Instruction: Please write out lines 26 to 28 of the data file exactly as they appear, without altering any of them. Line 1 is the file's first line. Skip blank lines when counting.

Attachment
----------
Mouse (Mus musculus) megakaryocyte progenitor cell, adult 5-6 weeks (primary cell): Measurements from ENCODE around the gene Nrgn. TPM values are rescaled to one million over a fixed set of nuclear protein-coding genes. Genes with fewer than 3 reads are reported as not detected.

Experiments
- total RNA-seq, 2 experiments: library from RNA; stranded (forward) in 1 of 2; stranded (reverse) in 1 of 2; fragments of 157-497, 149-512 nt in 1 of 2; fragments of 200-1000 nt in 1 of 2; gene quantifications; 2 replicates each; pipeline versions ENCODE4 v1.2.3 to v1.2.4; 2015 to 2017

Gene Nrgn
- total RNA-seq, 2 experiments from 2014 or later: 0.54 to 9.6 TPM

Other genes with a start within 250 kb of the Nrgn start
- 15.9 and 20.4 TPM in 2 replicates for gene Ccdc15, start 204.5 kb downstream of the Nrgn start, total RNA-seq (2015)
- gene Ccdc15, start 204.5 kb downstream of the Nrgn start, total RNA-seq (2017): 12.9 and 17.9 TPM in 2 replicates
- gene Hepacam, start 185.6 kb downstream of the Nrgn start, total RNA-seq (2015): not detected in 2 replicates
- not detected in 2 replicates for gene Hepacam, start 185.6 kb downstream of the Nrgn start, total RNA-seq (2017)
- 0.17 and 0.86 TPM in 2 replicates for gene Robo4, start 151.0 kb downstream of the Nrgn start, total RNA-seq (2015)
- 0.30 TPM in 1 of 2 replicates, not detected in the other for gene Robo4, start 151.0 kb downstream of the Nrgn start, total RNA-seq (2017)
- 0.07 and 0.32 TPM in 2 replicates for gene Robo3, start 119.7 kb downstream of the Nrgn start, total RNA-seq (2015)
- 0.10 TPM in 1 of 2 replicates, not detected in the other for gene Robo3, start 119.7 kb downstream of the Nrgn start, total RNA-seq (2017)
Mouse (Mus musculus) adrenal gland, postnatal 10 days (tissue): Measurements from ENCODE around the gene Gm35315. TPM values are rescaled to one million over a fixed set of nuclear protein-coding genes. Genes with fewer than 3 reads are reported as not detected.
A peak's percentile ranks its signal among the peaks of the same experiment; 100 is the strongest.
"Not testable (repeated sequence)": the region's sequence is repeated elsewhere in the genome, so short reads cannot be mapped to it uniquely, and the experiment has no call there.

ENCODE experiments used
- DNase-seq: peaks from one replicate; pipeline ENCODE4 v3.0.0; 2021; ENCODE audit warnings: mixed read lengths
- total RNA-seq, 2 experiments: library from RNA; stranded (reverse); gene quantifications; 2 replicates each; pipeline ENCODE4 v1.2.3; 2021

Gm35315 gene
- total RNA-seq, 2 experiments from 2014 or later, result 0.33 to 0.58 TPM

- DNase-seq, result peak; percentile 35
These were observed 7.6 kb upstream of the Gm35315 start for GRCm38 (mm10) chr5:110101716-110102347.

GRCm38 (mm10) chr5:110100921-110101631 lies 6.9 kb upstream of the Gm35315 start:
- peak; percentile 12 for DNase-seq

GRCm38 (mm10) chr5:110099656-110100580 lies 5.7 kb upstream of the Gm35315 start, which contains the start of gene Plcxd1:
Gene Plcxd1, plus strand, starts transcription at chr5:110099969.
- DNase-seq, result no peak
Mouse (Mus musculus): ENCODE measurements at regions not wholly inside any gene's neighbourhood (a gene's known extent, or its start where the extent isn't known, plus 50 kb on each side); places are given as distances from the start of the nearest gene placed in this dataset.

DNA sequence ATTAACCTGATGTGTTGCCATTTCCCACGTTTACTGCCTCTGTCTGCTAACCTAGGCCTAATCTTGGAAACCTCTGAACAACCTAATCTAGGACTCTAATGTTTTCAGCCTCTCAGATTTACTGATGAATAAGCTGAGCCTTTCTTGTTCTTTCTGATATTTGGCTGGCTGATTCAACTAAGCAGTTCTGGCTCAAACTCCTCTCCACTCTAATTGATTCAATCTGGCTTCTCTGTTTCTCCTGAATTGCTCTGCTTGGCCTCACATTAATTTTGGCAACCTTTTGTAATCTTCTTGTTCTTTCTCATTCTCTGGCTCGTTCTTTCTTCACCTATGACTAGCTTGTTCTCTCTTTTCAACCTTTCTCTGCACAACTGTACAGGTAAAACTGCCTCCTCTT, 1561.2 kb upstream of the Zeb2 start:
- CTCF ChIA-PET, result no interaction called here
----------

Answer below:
- peak; percentile 12 for DNase-seq

GRCm38 (mm10) chr5:110099656-110100580 lies 5.7 kb upstream of the Gm35315 start, which contains the start of gene Plcxd1:
Gene Plcxd1, plus strand, starts transcription at chr5:110099969.